John Henning Schumann is a writer and doctor in Tulsa. He runs the Internal Medicine residency at the University of Oklahoma School of Community Medicine. He created the blog GlassHospital.com and is on Twitter @GlassHospital.

Despite its complexities and its politics, I support the Affordable Care Act (aka “Obamacare”).  As I’ve written elsewhere, I think it would be both morally and economically wrong for Governor Fallin and the Oklahoma legislature to opt out of the ACA’s vast Medicaid expansion – a position shared by Oklahoma Policy Institute.  So if Oklahoma does the right thing and opts to expand Medicaid for adults with incomes at or below 133 percent of the federal poverty level, what will happen?

Oklahoma faces a serious shortage of primary care access. The Oklahoma Health Care Authority, the agency in charge of administering Medicaid, recently compiled county-by-county maps, color-coded to classify areas of severe physician shortage based on presumptive levels of Medicaid expansion.  At a glance, these maps reveal something we already know: rural areas are hurting for physicians and populous counties seem to have more capacity.  In my opinion, however, the maps don’t paint a full picture of the eventual shortfall.

First, the math in round numbers: There are 600,000 uninsured Oklahomans. Medicaid expansion will cover about a third of them. (The remainder will be obligated under the law to buy insurance on the open market–hopefully, from a robust and economical online insurance exchange–or pay the just-deemed-constitutional penalty, er, tax.)  So far, so good.

But herein lies the problem. Oklahoma’s primary care “system” is already stretched thin. We are at or near the bottom in the number of primary care doctors per capita. A fixed supply of primary care doctors coupled with an enormous increase in demand will result in a huge bottleneck of newly-insured patients who will wait lengthily for appointment slots.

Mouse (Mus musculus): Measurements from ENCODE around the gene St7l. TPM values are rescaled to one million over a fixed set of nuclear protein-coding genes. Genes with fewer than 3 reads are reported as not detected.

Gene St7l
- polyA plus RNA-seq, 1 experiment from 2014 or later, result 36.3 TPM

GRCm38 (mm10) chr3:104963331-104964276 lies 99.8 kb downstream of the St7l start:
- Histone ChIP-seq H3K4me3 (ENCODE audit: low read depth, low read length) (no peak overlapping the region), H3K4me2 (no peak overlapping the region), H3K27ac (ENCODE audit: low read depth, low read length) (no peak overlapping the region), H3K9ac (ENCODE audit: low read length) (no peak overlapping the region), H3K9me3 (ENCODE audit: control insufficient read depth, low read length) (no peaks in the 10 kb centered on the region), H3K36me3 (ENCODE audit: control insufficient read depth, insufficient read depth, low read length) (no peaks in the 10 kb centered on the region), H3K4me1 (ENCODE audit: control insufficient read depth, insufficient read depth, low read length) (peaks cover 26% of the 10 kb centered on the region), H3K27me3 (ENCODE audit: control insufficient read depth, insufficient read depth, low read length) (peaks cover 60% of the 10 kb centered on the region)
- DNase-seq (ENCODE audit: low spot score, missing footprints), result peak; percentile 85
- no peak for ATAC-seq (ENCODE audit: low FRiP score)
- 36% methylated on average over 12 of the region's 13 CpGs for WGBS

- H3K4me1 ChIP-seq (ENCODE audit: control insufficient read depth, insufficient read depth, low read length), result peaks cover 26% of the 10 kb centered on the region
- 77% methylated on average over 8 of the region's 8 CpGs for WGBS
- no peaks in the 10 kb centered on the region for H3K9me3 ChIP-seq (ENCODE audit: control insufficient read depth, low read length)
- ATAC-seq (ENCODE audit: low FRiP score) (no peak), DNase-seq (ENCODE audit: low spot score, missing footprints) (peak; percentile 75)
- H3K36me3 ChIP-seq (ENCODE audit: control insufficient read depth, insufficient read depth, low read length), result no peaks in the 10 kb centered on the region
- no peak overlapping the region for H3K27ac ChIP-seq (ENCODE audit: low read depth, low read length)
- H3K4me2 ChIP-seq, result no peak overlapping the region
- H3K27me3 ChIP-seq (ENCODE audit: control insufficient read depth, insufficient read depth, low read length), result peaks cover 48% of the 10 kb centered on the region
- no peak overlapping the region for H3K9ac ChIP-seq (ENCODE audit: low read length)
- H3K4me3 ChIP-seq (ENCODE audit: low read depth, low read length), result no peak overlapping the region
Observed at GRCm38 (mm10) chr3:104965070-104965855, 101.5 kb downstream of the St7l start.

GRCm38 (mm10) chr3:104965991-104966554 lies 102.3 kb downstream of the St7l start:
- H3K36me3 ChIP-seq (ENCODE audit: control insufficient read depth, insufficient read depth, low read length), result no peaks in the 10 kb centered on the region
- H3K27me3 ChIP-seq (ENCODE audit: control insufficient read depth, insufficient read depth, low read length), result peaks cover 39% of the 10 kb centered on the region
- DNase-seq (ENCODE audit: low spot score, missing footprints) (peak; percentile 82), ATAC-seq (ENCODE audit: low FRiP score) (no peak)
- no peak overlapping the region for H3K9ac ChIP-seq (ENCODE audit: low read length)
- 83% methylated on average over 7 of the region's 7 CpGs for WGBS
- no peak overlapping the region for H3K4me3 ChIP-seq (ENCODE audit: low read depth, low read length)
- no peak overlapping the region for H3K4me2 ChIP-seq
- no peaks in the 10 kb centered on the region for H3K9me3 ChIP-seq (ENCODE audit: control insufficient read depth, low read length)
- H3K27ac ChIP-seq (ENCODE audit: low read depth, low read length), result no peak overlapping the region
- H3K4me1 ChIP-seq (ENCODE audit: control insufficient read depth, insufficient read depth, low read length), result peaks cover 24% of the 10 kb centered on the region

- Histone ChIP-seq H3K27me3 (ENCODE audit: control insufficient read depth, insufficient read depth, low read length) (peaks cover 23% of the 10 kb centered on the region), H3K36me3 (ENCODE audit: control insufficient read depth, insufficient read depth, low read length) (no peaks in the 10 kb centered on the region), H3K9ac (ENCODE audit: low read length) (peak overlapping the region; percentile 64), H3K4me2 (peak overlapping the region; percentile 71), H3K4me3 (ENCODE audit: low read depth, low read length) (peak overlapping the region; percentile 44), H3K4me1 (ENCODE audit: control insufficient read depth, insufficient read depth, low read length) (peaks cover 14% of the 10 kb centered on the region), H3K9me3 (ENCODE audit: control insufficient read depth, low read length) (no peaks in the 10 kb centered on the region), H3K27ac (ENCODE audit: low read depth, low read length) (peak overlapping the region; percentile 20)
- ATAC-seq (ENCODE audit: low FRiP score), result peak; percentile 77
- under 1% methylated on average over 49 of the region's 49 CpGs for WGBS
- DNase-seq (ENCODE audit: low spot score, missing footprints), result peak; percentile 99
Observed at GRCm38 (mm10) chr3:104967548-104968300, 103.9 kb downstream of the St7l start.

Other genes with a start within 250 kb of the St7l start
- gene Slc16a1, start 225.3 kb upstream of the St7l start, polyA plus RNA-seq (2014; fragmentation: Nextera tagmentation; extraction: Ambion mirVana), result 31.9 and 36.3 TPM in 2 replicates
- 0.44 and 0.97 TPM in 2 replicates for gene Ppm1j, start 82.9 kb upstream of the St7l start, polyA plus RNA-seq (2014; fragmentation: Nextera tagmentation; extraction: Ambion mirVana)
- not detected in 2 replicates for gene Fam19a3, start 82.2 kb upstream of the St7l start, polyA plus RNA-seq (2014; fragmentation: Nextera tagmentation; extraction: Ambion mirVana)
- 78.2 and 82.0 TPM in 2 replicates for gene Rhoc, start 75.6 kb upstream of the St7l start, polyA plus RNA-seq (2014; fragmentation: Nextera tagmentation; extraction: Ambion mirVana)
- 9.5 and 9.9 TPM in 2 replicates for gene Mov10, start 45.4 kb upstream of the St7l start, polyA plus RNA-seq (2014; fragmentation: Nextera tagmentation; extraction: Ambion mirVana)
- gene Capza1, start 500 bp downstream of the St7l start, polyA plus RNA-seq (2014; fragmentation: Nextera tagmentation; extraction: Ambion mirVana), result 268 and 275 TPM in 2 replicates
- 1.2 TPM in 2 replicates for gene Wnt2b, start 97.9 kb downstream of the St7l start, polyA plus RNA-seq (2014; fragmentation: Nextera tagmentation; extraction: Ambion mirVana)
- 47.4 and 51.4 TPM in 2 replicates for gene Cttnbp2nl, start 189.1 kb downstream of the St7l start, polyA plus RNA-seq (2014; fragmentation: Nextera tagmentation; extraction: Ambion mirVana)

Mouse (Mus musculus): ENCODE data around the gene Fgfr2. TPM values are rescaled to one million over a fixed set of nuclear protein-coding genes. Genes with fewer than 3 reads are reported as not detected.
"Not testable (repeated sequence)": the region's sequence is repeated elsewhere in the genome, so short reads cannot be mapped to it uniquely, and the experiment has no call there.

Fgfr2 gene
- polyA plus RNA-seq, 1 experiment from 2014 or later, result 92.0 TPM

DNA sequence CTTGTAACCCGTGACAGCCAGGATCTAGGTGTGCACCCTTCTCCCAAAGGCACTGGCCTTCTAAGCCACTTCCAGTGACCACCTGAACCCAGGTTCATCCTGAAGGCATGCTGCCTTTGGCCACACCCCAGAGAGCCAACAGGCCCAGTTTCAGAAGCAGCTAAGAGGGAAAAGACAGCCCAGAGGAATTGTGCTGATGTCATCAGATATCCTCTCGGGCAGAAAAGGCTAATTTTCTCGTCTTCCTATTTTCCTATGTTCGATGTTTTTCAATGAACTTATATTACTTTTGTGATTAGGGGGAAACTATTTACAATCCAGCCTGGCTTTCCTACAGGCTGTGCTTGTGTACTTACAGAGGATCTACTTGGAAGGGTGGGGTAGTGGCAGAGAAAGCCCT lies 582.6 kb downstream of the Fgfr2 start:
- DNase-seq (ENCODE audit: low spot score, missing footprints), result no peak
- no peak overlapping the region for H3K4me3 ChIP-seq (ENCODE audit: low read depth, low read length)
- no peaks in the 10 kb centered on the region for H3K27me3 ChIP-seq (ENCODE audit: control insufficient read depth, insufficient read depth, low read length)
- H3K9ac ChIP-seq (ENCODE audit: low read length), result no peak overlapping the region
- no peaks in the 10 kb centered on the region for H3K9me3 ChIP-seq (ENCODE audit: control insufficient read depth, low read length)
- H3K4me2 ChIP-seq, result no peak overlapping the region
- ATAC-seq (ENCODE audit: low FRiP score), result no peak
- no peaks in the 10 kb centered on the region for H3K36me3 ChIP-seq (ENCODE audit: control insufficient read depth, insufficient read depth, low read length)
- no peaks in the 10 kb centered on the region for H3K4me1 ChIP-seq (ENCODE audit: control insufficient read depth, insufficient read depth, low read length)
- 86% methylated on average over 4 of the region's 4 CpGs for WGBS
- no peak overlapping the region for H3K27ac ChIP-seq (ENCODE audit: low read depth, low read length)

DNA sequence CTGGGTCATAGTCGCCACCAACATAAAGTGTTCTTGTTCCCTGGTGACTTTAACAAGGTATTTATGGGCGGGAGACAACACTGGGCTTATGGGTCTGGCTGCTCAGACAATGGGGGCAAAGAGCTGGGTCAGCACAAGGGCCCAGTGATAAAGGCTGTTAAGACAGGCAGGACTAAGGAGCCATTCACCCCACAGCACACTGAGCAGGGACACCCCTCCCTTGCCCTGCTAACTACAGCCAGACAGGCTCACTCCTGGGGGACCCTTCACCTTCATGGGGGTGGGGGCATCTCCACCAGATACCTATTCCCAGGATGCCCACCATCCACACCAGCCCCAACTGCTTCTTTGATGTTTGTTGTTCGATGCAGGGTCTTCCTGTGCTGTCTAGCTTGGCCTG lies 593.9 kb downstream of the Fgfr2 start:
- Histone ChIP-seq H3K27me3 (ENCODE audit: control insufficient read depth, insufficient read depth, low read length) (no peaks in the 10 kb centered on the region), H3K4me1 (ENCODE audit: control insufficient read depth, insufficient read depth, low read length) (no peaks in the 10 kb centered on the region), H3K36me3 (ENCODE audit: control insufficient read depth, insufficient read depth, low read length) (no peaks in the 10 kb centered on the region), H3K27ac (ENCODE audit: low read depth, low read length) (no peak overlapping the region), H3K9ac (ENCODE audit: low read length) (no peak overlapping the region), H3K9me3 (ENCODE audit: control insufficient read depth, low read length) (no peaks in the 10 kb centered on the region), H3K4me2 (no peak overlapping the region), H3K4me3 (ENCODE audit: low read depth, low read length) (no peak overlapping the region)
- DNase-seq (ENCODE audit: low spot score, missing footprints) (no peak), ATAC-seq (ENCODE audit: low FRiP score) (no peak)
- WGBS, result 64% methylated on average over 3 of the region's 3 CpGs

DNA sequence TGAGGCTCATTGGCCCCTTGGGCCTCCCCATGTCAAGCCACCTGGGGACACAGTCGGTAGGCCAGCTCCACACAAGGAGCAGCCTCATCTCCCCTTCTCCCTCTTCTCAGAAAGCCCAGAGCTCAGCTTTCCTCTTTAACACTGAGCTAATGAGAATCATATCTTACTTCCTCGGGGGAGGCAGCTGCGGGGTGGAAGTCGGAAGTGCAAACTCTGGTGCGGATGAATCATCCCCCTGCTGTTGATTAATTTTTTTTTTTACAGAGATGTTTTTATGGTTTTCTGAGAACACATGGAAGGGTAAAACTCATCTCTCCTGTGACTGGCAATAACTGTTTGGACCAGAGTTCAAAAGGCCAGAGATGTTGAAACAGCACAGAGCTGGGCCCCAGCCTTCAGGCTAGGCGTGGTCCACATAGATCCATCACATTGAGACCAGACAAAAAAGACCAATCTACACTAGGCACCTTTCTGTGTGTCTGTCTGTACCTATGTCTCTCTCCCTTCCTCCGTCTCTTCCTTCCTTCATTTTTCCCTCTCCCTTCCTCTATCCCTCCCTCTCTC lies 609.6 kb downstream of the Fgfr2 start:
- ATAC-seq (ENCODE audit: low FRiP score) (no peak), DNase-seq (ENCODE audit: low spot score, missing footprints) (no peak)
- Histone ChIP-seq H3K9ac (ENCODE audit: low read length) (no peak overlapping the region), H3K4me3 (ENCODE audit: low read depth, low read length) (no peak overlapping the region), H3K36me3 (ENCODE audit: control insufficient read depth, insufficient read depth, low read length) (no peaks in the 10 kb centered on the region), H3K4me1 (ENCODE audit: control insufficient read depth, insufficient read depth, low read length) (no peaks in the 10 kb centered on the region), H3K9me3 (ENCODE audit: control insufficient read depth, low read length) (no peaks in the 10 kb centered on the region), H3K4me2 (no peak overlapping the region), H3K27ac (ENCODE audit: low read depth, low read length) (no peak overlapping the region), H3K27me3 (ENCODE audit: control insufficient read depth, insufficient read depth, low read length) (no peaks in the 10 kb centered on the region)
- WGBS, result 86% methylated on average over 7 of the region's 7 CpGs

Massachusetts, the state that made “Romneycare” law in 2006, is flush with doctors and academic medical centers. Yet despite an ‘uninsurance’ rate of 5 percent (the lowest in the country), Massachusetts struggles to provide access to primary care to its citizens. The Massachusetts Medical Society periodically offers status reports on access to care, as in this 2011 report demonstrating that in spite of achieving ‘near universal’ insurance,

  • 51% of internal medicine practices and 53% of family practices are closed to new patients (due to capacity limitation)
  • Of those that remain open to new patients, the average wait time to see an internist is 48 (business) days, or 9+ weeks
  • Most alarmingly, while 85% of the state’s internists accept Medicare, only 53% accept MassHealth (i.e. Medicaid).

As you can see, even expanding access by giving folks in Oklahoma the coin of insurance doesn’t guarantee entrance to the realm.

Sixty-six of our 77 counties contain over 200 designated health professional shortage areas (HPSAs). The venerable New England Journal of Medicine published an article detailing a construct called the “access challenge index.” How’d Oklahoma do? We topped the list as most-challenged to care access if and when Medicaid expands.